real life

10 years ago, I ghosted and blocked my best friend. Then we came face to face.

I’m face to face with my estranged best friend of 10 years, failing to resuscitate the mood stretched out like a corpse on the table between us.

“So…ummm, like…how have you been?” While we perform verbal pirouettes in a politically correct tango, my internal monologue sighs, “Babe, hang up your dancing shoes.”

Two years later, my ex-boyfriend and I, post-breakup, discuss plans. It’s clear but unspoken that our paths will not intersect in the future.

Unfortunately, the irony is not lost on me that we make our final farewell under a romantic full moon.

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Aside from being utterly devastating, these relationship breakdowns shared another common thread. I reacted the same way afterwards: I cut contact. When relationships are reproduced virtually, this not only meant avoiding occasions and deleting contacts but included the social media ‘unfriend, unfollow’ shebang.

Petty? Uncool? I get it. Our teachers have drilled reconciliation into us. I plead my case: Adult relationships are not as simple as our sandpit disputes. When the word “sorry” either doesn’t come or cut it, repairing a relationship so you can ‘maturely’ coexist, can mean staying broken.

But if the failed relationships of my twenties have taught me anything, it’s that the line between helping and hurting yourself is perilously thin when it comes to cutting contact.

I hope the next hundred words or so can help you squint through the emotional rubble of a relationship in ruins and decide how you should rebuild your life without that person.

Ask yourself, what kind of terms am I cutting contact on? Do you dissolve into fiery fits of rage at the mere mention of their name? Did your last interaction feature high-frequency yelling or passive-aggressive karate? In this case, cutting contact is likely a means of inflicting revenge.

Grudges are energy-sapping and a colossal waste of time (I should know, I’ve held a few of them), but as the satisfaction of “getting a bit of your own back” inevitably fades, you will probably feel like a piece of garbage. Why? All the unresolved feelings are still there and now you’ve probably made it a little bit worse.

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Moreover, you are likely to carry the emotional baggage of this split into your next relationship.

Don’t believe me? Here’s smarter people who say the same. The Bowen Family Systems Theory describes the impact of an emotional cut off: on one hand, tensions are reduced, but there is a risk of making new relationships too important or playing out unresolved issues in present relationships.

I cut my friend off on social media to feel more powerful – waiting to be friends again felt humiliating and I wanted her to feel as discarded as I did.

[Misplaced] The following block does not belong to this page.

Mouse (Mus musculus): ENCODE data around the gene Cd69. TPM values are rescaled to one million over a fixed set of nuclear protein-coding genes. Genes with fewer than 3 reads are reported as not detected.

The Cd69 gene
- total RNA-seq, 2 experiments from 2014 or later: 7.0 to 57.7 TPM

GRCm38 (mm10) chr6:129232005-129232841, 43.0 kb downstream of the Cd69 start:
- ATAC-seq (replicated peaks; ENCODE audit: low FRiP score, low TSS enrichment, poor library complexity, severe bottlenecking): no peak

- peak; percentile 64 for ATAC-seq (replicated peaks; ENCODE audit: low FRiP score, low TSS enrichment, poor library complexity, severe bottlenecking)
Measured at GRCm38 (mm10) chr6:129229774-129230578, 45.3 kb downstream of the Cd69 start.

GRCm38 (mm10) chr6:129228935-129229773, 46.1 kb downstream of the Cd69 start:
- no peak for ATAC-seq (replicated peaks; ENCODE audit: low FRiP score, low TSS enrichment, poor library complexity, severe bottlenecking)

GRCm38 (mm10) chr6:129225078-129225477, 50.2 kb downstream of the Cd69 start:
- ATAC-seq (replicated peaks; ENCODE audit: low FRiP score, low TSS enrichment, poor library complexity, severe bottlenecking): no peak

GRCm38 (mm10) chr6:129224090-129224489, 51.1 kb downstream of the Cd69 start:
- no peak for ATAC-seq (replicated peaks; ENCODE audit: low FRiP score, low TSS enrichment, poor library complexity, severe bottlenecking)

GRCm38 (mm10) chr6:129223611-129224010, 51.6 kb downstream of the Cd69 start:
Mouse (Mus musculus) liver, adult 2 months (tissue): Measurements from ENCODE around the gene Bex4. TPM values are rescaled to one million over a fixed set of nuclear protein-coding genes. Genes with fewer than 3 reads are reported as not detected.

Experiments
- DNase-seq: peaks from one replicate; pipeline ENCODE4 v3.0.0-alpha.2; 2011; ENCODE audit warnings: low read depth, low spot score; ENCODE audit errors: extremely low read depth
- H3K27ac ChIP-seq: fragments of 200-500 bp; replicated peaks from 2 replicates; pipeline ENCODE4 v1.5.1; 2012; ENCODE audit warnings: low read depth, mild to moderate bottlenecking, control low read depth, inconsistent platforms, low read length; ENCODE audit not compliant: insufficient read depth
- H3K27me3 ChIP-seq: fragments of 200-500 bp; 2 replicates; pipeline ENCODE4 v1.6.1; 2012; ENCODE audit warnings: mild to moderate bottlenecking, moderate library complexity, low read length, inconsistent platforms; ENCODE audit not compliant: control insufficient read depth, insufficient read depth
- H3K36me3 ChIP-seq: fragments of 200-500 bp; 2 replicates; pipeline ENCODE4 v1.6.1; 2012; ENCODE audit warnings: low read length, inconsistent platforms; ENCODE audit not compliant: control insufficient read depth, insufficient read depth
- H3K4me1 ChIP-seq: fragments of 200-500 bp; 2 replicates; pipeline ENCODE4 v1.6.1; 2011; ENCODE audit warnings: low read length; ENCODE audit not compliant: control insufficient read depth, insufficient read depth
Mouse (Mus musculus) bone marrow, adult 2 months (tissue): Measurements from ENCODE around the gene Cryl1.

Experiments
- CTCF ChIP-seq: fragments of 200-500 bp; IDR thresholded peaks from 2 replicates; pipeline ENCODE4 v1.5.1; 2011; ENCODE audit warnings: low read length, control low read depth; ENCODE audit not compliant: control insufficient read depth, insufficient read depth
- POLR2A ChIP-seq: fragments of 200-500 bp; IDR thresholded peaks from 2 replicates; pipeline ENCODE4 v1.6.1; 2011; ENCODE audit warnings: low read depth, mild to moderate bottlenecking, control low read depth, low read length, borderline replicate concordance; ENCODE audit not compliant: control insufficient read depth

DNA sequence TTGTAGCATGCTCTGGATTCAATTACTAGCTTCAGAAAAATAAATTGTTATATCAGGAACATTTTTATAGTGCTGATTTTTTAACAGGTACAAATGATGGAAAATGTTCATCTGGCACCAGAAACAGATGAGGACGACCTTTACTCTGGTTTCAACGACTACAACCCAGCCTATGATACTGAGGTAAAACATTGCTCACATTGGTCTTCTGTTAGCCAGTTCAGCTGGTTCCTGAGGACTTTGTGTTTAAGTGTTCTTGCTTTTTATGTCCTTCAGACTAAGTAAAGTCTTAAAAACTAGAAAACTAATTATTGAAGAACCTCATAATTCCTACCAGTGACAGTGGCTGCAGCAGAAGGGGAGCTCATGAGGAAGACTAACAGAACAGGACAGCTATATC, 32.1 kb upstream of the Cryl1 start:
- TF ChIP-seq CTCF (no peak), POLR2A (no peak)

I met my now ex-boyfriend at the time I lost my friend. Low and behold, after reading the Bowen Family Theory, I recalled all the times I asserted that he was my best friend.

However, cutting contact with my ex happened thoughtfully. We talked things through after our emotions calmed. I gave him notice that I would have to stop contact in order to close the door on us, and prevent the embarrassing and inconvenient occurrence of bursting into tears every time I saw an Instagram story of his lunch.

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Having a resolution meant I didn’t feel the need to cram someone into the hole left in my life and I could avoid collateral damage to some of the connections I made with his friends and family over the course of our relationship.

Cutting contact in a mindful way, for your own wellbeing, can lead to a reconnection.

I’ve never been able to reach out to my old friend because I burned the bridge. It’s something I still feel sad about and regret. Whereas, after a period of no contact, my ex and I were able to heal a raw wound and decide we still wanted to be in each other’s lives as friends.

The people we love hurt us. Sometimes it can be fixed and sometimes it can’t.

But perhaps the pre-k teachers had something right when they made you try and resolve things, because even if you never built a sandcastle with your ex-pal again, at least you give yourself a shot at finding some other sand-pit buddies.

Cutting contact can help you move on, prevent persistent and unhelpful relationship patterns reoccurring and establish clear boundaries. Although the tightrope is tenuous, the key is to do it for yourself, not to spite someone else.

Natasha is a student at the University of Sydney. She is stumbling through her early twenties and is delighted to bring anyone who will listen along for the ride. Between her affinity of classical literature, obsession with  Winston Churchill and indulgence in #kompelling Kardashian content, she has come to terms with being a walking contradiction. 

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